Library Assistant Hannah is passionate about reading. In this new blog series, Hannah interviews bestselling authors whose books you can find right here on the Library shelves. First up, with his fifteenth novel due for release at the end of the month, Mark Edwards chats to Hannah about the inspiration behind his new book, writing rituals, and his own favourite reads.
Hannah: Your new book is out soon; the reviews look amazing. Is it nerve-wracking releasing new work?
Mark: Yes, always! The reviews usually start appearing on Goodreads months before the book is released, and then there are the sales numbers to worry about. I’ve found it’s almost impossible to tell how well a book is going to perform until it’s out there in the world. The tricky part for an established reader is giving existing readers what they want without repeating yourself, as well as trying to attract new readers. It never gets any less stressful.
H: Can you tell us a bit about your new book, No Place to Run?
M: No Place To Run is about Aidan, a Brit living in America whose teenage sister, Scarlett, vanished when she was visiting him in Seattle. Two years after her disappearance, a woman travelling on a train is sure she sees Scarlett being chased across a forest clearing. Aidan sets out to see what he can find…
H: What inspired you to write it?
M: It’s hard to say without spoilers but I can tell you it has an eco theme, and I was inspired by the Extinction Rebellion protests and the rise of Greta Thunberg. The opening scene, in which the woman on the train sees the girl being chased through the forest, just popped into my head one day. I have no idea where it came from.
H: I know, like me, you’re a huge Stephen King fan; which is your favourite book by him?
M: Yes, I grew up reading Stephen King and he’s been a big influence on my work. My favourites are Misery and The Stand. They’re very different and I can’t choose between them.
H: Paul Sheldon in Stephen King’s Misery has a ritual after he finishes writing a book; do you have any weird rituals, or writing quirks?
M: I don’t have any rituals for when I finish a book – I don’t even type 'The End' – but I have a ritual before I start which involves going out and buying new stationery. I have to buy a new notebook for each new novel. I went through a Leuchtturm 1917 phase but have gone back to my original favourite: hardcover, spiral-bound A4 Black n Red. They are perfect. I am also very particular about the pens I use. They have to be Sharpie handwriting pens, a particular type that is hard to find in the UK so I either get American fans to send them over or pay a fortune on eBay for them. Obviously if I was stuck I would write with a biro or a blunt pencil but I am superstitious about my Sharpie pens!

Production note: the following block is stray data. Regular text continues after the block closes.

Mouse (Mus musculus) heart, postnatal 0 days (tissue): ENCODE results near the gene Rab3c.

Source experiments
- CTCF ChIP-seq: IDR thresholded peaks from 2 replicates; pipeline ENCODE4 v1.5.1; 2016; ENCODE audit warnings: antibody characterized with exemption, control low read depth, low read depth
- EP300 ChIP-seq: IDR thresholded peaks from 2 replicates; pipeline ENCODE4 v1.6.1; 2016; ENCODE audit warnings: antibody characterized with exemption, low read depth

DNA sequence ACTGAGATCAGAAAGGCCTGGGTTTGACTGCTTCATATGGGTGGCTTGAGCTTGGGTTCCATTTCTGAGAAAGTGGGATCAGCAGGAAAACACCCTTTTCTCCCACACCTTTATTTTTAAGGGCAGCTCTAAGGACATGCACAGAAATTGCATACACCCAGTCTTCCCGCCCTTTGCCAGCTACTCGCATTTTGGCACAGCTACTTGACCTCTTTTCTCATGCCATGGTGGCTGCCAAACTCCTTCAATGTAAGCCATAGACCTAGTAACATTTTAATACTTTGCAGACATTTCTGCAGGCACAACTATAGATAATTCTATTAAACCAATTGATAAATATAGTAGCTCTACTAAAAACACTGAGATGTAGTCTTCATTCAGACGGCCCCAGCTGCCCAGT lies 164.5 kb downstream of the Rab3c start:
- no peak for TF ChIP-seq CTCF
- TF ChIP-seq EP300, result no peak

H: Do you have a favourite book of your own?
M: I think the book I’m most proud of is Here To Stay. I think I succeeded in creating a set of truly love-to-hate villains in that book and pulled off a really great twist. Most of my readers say The Magpies when I ask this question, which is slightly frustrating because it was my debut! I feel the same way about that book as I imagine Radiohead feel about ‘Creep’.
H: I know you self-published some of your early work; how does that compare to publishing with a publishing house?
M: I definitely prefer being with a publisher. For a start, the editorial input is vital. I work very closely with my editors and my books would be far worse without them. (Having said that, The Magpies wasn’t professionally edited and it remains the fans’ favourite so I’m not sure what message to draw from that!) I am a bit of a control freak so there are parts of being with a publisher that can be frustrating but overall I like being part of a team and not having to do all my own marketing.
H: You seem to write your novels very fast; do you typically stick with a daily word goal?
M: I don’t feel like I write that fast… for the last few years it been one per annum. That’s a lot quicker than Donna Tartt but about average for crime writers, I think. Having said that, as I mentioned above I’m increasing my output to one every nine months and we will see how that goes! To actually answer your question, I aim for 2000 words a day.
H: Are you working on anything else, or taking a well-earned break?
M: A break? What’s that? I am contracted to write a book every nine months so I don’t have time for breaks! I’m about halfway through the next book. I also have a novella coming out later this year, called Sweetmeat, which is a companion book to The Retreat. I’m self-publishing it as a limited edition hardback as I want to create something beautiful.